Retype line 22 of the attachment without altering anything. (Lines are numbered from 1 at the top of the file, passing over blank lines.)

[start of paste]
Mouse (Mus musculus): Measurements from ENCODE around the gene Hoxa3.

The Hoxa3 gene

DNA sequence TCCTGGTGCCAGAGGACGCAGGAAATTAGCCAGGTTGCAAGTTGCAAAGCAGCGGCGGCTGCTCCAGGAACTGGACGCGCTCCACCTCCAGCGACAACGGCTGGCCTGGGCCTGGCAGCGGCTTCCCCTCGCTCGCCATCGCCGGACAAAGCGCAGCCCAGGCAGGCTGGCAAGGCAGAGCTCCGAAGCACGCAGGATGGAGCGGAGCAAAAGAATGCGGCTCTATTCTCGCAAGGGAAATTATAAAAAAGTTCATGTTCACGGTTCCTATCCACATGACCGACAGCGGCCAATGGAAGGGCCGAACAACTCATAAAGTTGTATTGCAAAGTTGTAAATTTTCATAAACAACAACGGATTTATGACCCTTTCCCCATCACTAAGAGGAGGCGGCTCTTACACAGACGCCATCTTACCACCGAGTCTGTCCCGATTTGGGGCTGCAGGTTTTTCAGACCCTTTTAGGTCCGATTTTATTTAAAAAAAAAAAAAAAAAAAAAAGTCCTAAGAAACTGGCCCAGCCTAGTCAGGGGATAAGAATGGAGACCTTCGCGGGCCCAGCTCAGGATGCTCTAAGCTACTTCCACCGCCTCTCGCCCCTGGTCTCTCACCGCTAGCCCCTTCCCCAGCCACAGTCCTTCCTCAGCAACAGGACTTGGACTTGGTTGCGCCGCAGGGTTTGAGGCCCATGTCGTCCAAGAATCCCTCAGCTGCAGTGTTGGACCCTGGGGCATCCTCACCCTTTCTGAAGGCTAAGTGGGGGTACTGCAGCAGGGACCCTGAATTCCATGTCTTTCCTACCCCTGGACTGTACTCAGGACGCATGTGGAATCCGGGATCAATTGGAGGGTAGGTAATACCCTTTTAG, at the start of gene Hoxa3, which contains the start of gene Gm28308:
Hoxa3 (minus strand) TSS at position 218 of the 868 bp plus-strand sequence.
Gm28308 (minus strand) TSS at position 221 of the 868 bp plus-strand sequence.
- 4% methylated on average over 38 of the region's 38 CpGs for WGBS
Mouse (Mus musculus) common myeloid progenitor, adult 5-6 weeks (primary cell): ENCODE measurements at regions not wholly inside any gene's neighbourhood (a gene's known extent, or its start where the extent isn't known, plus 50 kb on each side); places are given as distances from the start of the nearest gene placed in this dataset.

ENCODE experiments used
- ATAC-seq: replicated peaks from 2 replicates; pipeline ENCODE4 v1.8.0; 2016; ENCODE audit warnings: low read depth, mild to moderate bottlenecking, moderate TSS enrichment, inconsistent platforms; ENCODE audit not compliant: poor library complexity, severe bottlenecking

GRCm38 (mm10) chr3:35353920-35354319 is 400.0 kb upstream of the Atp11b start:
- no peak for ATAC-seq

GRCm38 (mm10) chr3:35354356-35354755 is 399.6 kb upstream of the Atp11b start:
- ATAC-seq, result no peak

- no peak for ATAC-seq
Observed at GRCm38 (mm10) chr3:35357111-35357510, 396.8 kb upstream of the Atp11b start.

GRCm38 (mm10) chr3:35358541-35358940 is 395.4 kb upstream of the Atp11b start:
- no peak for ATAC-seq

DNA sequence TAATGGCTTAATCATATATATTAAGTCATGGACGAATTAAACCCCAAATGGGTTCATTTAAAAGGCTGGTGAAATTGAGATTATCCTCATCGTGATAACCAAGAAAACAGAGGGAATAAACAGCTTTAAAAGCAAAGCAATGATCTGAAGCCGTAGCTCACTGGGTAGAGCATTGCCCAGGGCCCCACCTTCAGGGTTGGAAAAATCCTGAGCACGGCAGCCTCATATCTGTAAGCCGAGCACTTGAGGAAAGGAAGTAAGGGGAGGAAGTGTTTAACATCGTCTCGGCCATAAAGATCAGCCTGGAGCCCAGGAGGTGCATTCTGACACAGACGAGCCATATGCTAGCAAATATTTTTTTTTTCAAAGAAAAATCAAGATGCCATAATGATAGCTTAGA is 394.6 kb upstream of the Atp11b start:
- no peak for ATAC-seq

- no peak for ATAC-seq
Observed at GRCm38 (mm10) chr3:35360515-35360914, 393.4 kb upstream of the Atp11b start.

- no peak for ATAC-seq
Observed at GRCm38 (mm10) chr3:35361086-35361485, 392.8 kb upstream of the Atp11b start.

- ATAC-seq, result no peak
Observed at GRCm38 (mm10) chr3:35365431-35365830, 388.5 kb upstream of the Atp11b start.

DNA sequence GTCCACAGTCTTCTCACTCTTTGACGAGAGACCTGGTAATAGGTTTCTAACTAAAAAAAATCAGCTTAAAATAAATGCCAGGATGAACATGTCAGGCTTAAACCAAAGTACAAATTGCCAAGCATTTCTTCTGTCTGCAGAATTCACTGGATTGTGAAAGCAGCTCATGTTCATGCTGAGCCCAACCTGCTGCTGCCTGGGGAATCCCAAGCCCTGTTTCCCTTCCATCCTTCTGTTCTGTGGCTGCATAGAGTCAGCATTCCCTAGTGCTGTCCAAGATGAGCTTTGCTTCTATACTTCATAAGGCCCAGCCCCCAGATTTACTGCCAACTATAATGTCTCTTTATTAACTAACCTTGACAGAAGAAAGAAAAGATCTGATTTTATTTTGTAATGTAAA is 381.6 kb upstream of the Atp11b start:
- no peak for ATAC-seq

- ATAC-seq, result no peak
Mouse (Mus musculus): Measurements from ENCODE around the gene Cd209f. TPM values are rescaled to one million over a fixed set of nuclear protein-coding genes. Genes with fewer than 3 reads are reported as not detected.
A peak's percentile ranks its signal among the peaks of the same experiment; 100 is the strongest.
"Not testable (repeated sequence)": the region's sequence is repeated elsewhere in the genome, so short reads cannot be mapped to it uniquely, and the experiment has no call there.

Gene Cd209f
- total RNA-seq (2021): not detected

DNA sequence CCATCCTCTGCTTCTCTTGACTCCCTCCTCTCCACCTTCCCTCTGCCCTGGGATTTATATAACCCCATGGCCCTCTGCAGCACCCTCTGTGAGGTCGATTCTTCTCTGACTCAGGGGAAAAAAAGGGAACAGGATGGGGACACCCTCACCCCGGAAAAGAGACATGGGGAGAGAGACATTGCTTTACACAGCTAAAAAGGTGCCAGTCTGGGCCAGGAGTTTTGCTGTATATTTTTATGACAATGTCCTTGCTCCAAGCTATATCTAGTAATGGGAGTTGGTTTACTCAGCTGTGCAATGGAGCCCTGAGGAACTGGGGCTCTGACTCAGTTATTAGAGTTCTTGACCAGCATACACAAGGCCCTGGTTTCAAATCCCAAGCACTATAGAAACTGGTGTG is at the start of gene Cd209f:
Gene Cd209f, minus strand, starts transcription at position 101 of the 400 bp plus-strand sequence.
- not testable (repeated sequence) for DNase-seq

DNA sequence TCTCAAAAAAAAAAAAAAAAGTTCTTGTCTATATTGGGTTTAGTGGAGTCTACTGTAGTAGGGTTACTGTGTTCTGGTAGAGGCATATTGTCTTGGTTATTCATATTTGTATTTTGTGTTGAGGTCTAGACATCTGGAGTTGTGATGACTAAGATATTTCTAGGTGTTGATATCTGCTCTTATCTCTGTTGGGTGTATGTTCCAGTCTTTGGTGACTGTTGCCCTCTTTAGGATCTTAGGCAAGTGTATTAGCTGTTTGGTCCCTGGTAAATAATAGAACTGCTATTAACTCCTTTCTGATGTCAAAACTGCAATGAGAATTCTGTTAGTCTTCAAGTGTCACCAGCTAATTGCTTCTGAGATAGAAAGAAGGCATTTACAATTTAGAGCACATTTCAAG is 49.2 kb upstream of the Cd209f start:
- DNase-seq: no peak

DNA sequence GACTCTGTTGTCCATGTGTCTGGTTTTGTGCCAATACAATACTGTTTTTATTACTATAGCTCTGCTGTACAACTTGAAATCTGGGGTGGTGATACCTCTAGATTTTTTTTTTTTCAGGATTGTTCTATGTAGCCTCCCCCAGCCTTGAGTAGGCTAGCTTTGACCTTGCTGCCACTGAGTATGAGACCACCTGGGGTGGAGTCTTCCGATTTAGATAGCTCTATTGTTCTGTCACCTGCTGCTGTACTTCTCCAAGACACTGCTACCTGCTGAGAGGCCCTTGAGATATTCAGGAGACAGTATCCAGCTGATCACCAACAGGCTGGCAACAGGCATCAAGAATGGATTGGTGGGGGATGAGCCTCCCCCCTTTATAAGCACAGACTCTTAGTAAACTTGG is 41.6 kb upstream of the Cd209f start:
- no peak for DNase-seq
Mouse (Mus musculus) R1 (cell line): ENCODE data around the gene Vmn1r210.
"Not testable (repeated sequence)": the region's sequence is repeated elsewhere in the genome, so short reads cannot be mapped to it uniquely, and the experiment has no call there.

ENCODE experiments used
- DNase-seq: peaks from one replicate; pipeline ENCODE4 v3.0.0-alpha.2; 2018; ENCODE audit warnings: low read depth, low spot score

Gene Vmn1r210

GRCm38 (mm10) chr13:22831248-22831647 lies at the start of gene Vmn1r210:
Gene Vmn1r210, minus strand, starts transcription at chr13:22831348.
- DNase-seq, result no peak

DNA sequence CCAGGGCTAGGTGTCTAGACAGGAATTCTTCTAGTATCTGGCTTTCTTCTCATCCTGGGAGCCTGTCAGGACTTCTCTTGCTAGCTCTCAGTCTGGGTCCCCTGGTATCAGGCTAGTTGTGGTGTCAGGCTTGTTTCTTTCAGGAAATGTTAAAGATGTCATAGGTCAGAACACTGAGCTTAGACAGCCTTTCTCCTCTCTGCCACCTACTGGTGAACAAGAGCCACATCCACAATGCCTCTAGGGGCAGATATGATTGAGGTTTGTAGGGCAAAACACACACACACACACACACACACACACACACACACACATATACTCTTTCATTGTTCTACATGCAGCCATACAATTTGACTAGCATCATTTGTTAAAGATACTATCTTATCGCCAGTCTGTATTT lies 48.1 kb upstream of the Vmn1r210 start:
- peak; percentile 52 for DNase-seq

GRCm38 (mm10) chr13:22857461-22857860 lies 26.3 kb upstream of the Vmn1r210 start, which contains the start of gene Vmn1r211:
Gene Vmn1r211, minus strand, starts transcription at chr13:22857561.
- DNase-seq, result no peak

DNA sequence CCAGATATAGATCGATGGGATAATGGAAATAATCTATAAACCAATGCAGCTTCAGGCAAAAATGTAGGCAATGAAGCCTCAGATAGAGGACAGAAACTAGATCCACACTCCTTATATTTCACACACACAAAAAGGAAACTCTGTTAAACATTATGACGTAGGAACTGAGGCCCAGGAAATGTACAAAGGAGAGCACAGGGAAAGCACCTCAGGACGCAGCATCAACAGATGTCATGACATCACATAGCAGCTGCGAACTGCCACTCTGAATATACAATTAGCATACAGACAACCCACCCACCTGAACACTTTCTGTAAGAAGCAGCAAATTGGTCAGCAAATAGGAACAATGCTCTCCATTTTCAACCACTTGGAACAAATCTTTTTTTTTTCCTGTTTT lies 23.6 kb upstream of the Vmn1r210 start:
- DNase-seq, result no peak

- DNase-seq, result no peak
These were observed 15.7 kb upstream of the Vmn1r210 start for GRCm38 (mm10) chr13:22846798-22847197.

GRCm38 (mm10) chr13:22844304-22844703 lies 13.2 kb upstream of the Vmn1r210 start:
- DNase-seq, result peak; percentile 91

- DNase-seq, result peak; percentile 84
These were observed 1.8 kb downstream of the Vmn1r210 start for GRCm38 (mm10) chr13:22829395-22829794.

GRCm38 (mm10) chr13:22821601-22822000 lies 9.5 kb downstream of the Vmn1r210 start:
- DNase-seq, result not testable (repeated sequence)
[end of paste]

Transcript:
- no peak for ATAC-seq